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New Guru-Disciple Book Makes Complex Subject Accessible

By: for ISKCON News on Sept. 16, 2015

Kripamoya Das

 

This month, the ISKCON Disciple Course – a program introduced in 2012 to help devotees better understand the guru-disciple relationship – became a requirement for initiation into ISKCON. And now, the straightforwardly-named The Guru and Disciple Book, by Prabhupada disciple Kripamoya Das, adds to the complex age-old topic and makes it even more accessible.

Kripamoya, an ISKCON devotee for over forty years, has been teaching a one-day course at the UK’s Bhaktivedanta Manor to prepare new devotees for discipleship for the past decade.

But he felt that intelligent newcomers needed more. So his new 440-page book goes much more in-depth, with 45 chapters and six sections dealing with the course’s main themes.

In it, Kripamoya examines the traditional qualifications, character, roles and teaching methods of the spiritual teacher and student in classical, medieval and contemporary Vaishnavism.

He talks about how we got some of the Sanskrit words we now use to describe the relationship in today’s Hare Krishna movement. He discusses the order of saffron-robed monks – the sannyasis or swamis - which came to embody the principle of guru in post-mediaeval India. And he explores how the  guru-disciple relationship worked in ancient times.

He also describes the struggle in transplanting the tradition from India to America and the rest of the world, then from ISKCON’s founder-acharya Srila Prabhupada to the next two generations of disciples.

“We are now trying to make it firm so that it continues for generations to come,” he says. “Ensuring the authenticity and spiritual validity of the relationship between spiritual teacher and student is a key to ISKCON’s future success.”

 According to Kripamoya, one way to do this is for ISKCON to uphold the depth of the relationship described in the scriptures, and to not play into the modern aversion towards having a guru figure telling one what to do.

Another is to reduce the physical distance that often exists between the average guru and disciple in ISKCON, and to free gurus from some of their multiple roles as preachers, managers, and traveling monks. This would lessen the stress and “clergy burnout” that has caused problems in the past, and ensure a closer, more mutually fulfilling relationship between guru and disciple.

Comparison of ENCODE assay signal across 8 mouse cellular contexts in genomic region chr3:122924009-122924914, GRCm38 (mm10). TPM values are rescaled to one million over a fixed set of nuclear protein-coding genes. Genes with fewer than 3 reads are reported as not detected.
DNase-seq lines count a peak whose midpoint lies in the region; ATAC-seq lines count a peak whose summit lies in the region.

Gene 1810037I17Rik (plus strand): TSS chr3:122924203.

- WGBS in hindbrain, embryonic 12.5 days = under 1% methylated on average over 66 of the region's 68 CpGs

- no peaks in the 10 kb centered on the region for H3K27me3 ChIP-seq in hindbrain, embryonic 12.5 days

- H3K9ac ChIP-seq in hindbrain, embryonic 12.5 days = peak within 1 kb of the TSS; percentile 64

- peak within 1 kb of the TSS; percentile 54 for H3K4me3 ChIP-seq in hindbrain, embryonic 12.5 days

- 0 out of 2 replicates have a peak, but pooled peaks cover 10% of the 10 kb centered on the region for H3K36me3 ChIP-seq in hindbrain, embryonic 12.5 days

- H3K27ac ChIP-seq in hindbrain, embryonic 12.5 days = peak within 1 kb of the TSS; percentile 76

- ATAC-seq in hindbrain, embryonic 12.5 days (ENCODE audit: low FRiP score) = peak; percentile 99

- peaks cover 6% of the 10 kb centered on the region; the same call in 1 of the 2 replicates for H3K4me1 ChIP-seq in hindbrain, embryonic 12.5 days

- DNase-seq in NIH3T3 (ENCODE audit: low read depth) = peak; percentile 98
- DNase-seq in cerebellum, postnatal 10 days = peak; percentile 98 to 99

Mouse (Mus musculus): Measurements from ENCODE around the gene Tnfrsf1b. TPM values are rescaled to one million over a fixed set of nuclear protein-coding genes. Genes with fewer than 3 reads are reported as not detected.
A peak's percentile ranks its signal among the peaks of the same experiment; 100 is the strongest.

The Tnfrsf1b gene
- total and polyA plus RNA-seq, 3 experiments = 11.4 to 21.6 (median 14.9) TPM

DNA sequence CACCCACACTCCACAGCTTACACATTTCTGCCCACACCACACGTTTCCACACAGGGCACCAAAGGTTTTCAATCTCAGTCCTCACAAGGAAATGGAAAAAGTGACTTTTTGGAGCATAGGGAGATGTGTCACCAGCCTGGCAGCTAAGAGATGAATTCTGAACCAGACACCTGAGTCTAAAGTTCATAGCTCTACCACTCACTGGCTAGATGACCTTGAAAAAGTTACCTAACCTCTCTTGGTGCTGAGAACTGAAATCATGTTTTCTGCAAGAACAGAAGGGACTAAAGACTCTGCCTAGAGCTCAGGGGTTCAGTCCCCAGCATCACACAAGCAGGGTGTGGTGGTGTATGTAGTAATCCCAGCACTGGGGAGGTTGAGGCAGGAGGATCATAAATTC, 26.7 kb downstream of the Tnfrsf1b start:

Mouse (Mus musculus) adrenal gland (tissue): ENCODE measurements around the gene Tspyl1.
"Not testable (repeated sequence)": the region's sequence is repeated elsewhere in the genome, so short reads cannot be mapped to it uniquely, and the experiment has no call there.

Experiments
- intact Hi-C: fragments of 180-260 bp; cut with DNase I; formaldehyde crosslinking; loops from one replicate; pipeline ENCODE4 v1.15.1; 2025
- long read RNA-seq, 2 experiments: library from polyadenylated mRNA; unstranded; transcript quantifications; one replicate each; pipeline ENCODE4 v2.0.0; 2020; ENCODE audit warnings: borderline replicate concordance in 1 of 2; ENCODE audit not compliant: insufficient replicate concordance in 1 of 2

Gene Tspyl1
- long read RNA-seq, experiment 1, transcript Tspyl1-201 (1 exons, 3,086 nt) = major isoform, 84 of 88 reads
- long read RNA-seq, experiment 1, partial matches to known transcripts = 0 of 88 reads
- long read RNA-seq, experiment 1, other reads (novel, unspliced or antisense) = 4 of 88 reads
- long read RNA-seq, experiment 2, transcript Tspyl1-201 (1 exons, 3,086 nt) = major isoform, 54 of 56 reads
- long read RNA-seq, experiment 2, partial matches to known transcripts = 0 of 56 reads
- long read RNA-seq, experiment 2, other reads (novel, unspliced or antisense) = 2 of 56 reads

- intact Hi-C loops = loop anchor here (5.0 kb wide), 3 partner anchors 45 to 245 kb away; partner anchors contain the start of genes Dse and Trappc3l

“Some fine tuning would serve to bring the guru-disciple relationship back to a more classical mode and thereby make it more stable for coming generations,” says Kripamoya.

The Guru and Disciple  also discusses ISKCON’s history honestly, and gives examples from other sampradayas to show how some of the problems ISKCON has faced are quite par for the course in Vaishnava movements. 

 “Information about ISKCON – our great successes and contributions as well as low points and guru scandals - is readily available on the Internet,” Kripamoya says. “The average new prospective disciple has to navigate this minefield of historical fact and fiction, and they struggle with forming an opinion sometimes. It can affect their faith both before and after initiation. ISKCON’s critics can also be extremely uncharitable, so people seem to appreciate an honest look at our history, and our present, coming from within the institution.”

The Guru and Disciple Book concludes with a step-by-step guide to finding a guru and preparing oneself for initiation in ISKCON today.

“I’ve included some helpful self-analytical advice so that people can circumvent that rush of emotion that might have them feeling they’re ready when they’re not,” Kripamoya says. “And I also have some words for those who take forever to make up their minds. Both are unhelpful states of mind!”

 Kripamoya’s work comes with a forward by ISKCON guru Bhaktivijnana Swami, describing it as a ‘beautiful book,’ and recommending it highly to new devotees and the seniors who care for them.

It is available on Amazon UK, USA and India, and will be stocked in temple stores around the world.

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[ disciple ] [ guru ] [ kripamoya-das ]
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